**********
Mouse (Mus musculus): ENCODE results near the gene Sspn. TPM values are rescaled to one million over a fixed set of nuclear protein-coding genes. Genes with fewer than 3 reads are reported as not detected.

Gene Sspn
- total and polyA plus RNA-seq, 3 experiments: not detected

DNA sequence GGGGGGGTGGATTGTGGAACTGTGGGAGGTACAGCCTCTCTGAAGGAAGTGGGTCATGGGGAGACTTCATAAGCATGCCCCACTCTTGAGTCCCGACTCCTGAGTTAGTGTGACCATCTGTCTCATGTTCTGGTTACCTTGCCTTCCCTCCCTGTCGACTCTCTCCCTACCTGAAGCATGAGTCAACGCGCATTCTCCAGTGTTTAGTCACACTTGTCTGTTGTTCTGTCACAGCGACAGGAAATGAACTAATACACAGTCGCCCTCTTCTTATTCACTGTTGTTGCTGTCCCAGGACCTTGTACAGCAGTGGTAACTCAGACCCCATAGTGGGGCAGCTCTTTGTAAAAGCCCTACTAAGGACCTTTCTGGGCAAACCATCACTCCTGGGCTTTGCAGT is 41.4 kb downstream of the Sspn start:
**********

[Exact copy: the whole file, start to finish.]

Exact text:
Mouse (Mus musculus): ENCODE results near the gene Sspn. TPM values are rescaled to one million over a fixed set of nuclear protein-coding genes. Genes with fewer than 3 reads are reported as not detected.

Gene Sspn
- total and polyA plus RNA-seq, 3 experiments: not detected

DNA sequence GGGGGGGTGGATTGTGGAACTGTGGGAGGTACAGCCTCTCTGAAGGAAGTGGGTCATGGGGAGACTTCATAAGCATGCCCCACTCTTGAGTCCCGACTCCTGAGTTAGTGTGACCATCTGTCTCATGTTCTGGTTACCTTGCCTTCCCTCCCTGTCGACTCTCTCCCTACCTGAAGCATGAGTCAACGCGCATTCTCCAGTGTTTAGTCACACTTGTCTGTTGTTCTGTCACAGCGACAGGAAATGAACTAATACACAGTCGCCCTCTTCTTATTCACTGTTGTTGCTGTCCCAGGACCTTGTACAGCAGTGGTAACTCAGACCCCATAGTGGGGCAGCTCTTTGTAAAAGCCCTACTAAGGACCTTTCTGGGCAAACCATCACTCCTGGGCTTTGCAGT is 41.4 kb downstream of the Sspn start: